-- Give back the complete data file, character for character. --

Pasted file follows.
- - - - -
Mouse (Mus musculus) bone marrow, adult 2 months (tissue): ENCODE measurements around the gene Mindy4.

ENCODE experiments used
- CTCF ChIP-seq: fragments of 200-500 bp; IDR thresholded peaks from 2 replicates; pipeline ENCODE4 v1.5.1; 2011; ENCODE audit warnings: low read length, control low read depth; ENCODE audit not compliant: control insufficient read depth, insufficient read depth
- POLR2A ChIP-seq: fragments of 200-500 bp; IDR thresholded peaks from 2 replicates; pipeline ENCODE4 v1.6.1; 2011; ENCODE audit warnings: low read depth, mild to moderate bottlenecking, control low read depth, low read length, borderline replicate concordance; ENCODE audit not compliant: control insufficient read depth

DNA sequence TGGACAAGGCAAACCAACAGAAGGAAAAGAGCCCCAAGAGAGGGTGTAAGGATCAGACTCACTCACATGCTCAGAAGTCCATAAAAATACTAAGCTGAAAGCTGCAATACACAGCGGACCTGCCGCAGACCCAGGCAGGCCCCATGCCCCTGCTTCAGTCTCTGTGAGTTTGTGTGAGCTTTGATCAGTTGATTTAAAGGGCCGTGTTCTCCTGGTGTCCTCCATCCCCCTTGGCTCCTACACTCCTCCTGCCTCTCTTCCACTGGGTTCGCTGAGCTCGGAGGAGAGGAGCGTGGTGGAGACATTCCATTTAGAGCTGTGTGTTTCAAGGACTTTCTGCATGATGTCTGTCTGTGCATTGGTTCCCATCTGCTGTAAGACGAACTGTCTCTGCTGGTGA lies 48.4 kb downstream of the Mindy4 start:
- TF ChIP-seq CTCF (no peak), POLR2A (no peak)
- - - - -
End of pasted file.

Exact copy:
Mouse (Mus musculus) bone marrow, adult 2 months (tissue): ENCODE measurements around the gene Mindy4.

ENCODE experiments used
- CTCF ChIP-seq: fragments of 200-500 bp; IDR thresholded peaks from 2 replicates; pipeline ENCODE4 v1.5.1; 2011; ENCODE audit warnings: low read length, control low read depth; ENCODE audit not compliant: control insufficient read depth, insufficient read depth
- POLR2A ChIP-seq: fragments of 200-500 bp; IDR thresholded peaks from 2 replicates; pipeline ENCODE4 v1.6.1; 2011; ENCODE audit warnings: low read depth, mild to moderate bottlenecking, control low read depth, low read length, borderline replicate concordance; ENCODE audit not compliant: control insufficient read depth

DNA sequence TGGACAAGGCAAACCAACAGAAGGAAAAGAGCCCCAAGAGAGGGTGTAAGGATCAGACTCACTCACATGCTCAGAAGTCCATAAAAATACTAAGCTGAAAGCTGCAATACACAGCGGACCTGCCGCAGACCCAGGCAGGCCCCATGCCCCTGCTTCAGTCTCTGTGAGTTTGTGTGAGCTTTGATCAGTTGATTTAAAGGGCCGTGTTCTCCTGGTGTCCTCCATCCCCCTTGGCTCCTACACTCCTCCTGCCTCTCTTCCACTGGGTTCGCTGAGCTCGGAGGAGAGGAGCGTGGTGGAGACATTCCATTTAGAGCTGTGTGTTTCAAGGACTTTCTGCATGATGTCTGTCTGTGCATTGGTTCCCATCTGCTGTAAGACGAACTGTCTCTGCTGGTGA lies 48.4 kb downstream of the Mindy4 start:
- TF ChIP-seq CTCF (no peak), POLR2A (no peak)